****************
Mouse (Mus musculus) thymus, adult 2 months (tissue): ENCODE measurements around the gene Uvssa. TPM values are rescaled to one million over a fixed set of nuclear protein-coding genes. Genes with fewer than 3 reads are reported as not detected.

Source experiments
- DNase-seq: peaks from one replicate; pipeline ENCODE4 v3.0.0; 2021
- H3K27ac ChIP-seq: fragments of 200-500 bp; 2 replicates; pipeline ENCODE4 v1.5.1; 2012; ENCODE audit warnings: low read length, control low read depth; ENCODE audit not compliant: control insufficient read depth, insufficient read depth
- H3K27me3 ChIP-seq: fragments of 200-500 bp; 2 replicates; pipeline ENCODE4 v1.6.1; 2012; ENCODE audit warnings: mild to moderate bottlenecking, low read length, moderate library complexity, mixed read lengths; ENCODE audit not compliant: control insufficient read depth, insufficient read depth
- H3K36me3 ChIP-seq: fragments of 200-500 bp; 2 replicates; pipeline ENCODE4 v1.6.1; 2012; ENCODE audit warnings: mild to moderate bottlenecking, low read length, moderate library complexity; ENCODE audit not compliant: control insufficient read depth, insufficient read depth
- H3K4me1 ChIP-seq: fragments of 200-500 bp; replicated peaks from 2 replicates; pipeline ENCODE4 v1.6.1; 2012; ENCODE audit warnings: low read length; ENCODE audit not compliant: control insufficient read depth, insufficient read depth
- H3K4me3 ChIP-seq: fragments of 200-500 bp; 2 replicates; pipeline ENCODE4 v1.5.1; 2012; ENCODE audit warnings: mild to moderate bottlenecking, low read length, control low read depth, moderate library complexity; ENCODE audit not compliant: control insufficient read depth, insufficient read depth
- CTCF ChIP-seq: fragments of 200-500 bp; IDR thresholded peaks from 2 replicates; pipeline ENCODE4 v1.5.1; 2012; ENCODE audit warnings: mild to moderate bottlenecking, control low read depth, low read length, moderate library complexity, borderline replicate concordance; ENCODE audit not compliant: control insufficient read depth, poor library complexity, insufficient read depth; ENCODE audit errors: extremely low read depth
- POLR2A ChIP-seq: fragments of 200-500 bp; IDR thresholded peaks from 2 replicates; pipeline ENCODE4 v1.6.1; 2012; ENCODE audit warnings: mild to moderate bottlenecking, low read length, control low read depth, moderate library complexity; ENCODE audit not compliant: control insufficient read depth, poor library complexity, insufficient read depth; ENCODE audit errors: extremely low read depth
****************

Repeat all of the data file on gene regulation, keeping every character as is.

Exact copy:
Mouse (Mus musculus) thymus, adult 2 months (tissue): ENCODE measurements around the gene Uvssa. TPM values are rescaled to one million over a fixed set of nuclear protein-coding genes. Genes with fewer than 3 reads are reported as not detected.

Source experiments
- DNase-seq: peaks from one replicate; pipeline ENCODE4 v3.0.0; 2021
- H3K27ac ChIP-seq: fragments of 200-500 bp; 2 replicates; pipeline ENCODE4 v1.5.1; 2012; ENCODE audit warnings: low read length, control low read depth; ENCODE audit not compliant: control insufficient read depth, insufficient read depth
- H3K27me3 ChIP-seq: fragments of 200-500 bp; 2 replicates; pipeline ENCODE4 v1.6.1; 2012; ENCODE audit warnings: mild to moderate bottlenecking, low read length, moderate library complexity, mixed read lengths; ENCODE audit not compliant: control insufficient read depth, insufficient read depth
- H3K36me3 ChIP-seq: fragments of 200-500 bp; 2 replicates; pipeline ENCODE4 v1.6.1; 2012; ENCODE audit warnings: mild to moderate bottlenecking, low read length, moderate library complexity; ENCODE audit not compliant: control insufficient read depth, insufficient read depth
- H3K4me1 ChIP-seq: fragments of 200-500 bp; replicated peaks from 2 replicates; pipeline ENCODE4 v1.6.1; 2012; ENCODE audit warnings: low read length; ENCODE audit not compliant: control insufficient read depth, insufficient read depth
- H3K4me3 ChIP-seq: fragments of 200-500 bp; 2 replicates; pipeline ENCODE4 v1.5.1; 2012; ENCODE audit warnings: mild to moderate bottlenecking, low read length, control low read depth, moderate library complexity; ENCODE audit not compliant: control insufficient read depth, insufficient read depth
- CTCF ChIP-seq: fragments of 200-500 bp; IDR thresholded peaks from 2 replicates; pipeline ENCODE4 v1.5.1; 2012; ENCODE audit warnings: mild to moderate bottlenecking, control low read depth, low read length, moderate library complexity, borderline replicate concordance; ENCODE audit not compliant: control insufficient read depth, poor library complexity, insufficient read depth; ENCODE audit errors: extremely low read depth
- POLR2A ChIP-seq: fragments of 200-500 bp; IDR thresholded peaks from 2 replicates; pipeline ENCODE4 v1.6.1; 2012; ENCODE audit warnings: mild to moderate bottlenecking, low read length, control low read depth, moderate library complexity; ENCODE audit not compliant: control insufficient read depth, poor library complexity, insufficient read depth; ENCODE audit errors: extremely low read depth